- Former BP CEO Bob Dudley said Tuesday that the shock resignation of Bernard Looney last month "came out of nowhere."
- Dudley, who worked at BP for 40 years, said the British energy major would soon find a suitable replacement and Looney's departure would likely not impact the firm's strategy.
- "Things at BP are OK. We move forward as you would expect despite the change that happens," said Murray Auchincloss, interim BP CEO.
Former BP CEO Bob Dudley on Tuesday said that Bernard Looney's abrupt resignation last month came as a shock and denied any prior knowledge of the latter's past personal relationships with colleagues.
Dudley, who worked at BP for 40 years and led the company as CEO for nearly a decade, said the British energy major would soon find a suitable successor and that Looney's departure would likely not impact the firm's strategy. Looney succeeded Dudley, who stood down as BP CEO in 2020.
Looney resigned with immediate effect on Sept. 12 after less than four years on the job. He informed the company that he was not "fully transparent in his previous disclosures" about relationships with colleagues before becoming CEO, BP said.
Citing anonymous sources familiar with the matter, the Financial Times reported that Looney had promoted women with whom he had undisclosed past relationships, adding that his relevant romantic relationships with BP colleagues took place before his promotion to CEO. CNBC was unable to independently verify the reports.
"It's a shock to the organization. It came out of nowhere, and I think that the company has great assets, great people," Dudley told CNBC at an oil and gas conference Tuesday, the Abu Dhabi International Progressive Energy Congress.
"It is not about one person, and it won't be long before there will be replacements in there, and the company will do fine, because it is a really strong company with a wide spectrum to its portfolio," he added.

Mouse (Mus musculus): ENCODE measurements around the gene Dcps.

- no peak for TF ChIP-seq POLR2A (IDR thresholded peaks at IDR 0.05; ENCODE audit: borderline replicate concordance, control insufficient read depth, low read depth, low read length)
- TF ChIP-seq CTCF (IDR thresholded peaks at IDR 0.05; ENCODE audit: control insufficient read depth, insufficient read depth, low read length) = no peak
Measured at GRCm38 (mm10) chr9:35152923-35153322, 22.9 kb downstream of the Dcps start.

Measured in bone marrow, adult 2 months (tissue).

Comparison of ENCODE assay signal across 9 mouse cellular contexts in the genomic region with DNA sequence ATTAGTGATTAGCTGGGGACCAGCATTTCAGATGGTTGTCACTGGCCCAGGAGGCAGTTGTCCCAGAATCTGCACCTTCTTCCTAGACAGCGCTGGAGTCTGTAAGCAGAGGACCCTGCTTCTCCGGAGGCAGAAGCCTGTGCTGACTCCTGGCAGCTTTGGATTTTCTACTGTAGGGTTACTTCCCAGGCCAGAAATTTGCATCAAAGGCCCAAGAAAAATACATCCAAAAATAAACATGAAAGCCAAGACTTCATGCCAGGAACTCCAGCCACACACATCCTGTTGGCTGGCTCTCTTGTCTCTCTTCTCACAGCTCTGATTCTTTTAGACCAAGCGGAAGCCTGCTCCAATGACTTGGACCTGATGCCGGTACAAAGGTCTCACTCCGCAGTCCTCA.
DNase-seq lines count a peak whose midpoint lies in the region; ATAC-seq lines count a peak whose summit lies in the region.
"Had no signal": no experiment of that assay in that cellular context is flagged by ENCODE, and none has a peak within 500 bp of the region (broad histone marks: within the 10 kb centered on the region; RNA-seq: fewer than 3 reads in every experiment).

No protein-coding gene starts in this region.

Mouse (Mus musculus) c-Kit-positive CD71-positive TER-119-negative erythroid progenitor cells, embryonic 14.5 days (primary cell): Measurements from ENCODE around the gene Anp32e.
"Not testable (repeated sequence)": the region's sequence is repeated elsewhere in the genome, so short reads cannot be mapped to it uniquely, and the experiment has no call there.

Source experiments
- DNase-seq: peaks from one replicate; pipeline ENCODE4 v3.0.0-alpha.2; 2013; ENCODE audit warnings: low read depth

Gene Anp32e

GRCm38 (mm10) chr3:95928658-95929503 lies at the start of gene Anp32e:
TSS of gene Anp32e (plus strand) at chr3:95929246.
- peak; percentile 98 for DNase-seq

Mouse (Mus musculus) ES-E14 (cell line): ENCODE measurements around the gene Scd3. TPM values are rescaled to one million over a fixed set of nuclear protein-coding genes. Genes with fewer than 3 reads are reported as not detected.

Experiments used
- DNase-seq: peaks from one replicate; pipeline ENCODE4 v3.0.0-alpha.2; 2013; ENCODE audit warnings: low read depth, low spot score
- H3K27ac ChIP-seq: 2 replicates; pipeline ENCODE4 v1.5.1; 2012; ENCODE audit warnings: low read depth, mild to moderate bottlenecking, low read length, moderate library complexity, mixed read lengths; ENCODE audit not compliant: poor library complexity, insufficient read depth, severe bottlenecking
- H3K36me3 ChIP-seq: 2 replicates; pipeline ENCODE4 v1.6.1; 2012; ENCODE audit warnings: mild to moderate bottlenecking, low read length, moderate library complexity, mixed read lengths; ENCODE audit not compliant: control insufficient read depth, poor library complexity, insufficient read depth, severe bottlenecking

Asked whether there was a valid accusation that he might have known more about the situation, given his time mentoring Looney, Dudley replied, "I didn't know anything about it and neither did the deputy CEO and others and the board. Should have I known? I don't know. Maybe I was a bit naïve, but I had no clue. No clue at all."
Looney's surprise departure has raised questions about the outlook for BP, although current and former executives have insisted that the firm's medium- and longer-term strategy remains the same.
"Things at BP are OK. We move forward as you would expect, despite the change that happens," interim BP CEO Murray Auchincloss said Monday during a CNBC-moderated ADIPEC panel session.
Auchincloss said that the company remains "firmly committed" to the outlook it laid out earlier in the year, emphasizing that "the strategy is not an embodiment of a single individual, it is the embodiment of a management team and a board."
"Look, we laid out an update to the strategy in February, seven months ago, that's a strategy that's endorsed by the management team, endorsed by the board. One person leaving does not change the strategy," Auchincloss said.
"It's focused on providing energy today as cleanly as we possibly can," he added. "On the transition growth engine, it's unchanged. We have five of them. We in particular like biofuels, both sustainable aviation fuel and biogas."
Dudley — who now chairs the Oil and Gas Climate Initiative, an organization backed by BP, Saudi Aramco, Exxon Mobil and other Big Oil firms — echoed Auchincloss' view. He said BP's strategy would likely remain "business as usual."
"It was a very aggressive strategy, and I think the world changed when Russia invaded Ukraine. The need for security of supply changed everybody's views on this," Dudley said, when asked whether Looney is on the right track, particularly regarding decarbonization.
"Before, it was clean, affordable energy, which meant reducing carbon however you could. After the invasion, look at Europe's energy flows, no pipelines of gas essentially and shortages around the world," he added. "You can't run a big energy company and ignore the facts of the world, so he backed off to a degree on that and to me that made a lot of sense."
Shares of London-listed BP are up 9.5% year to date.
— CNBC's Jesse Pound contributed to this report.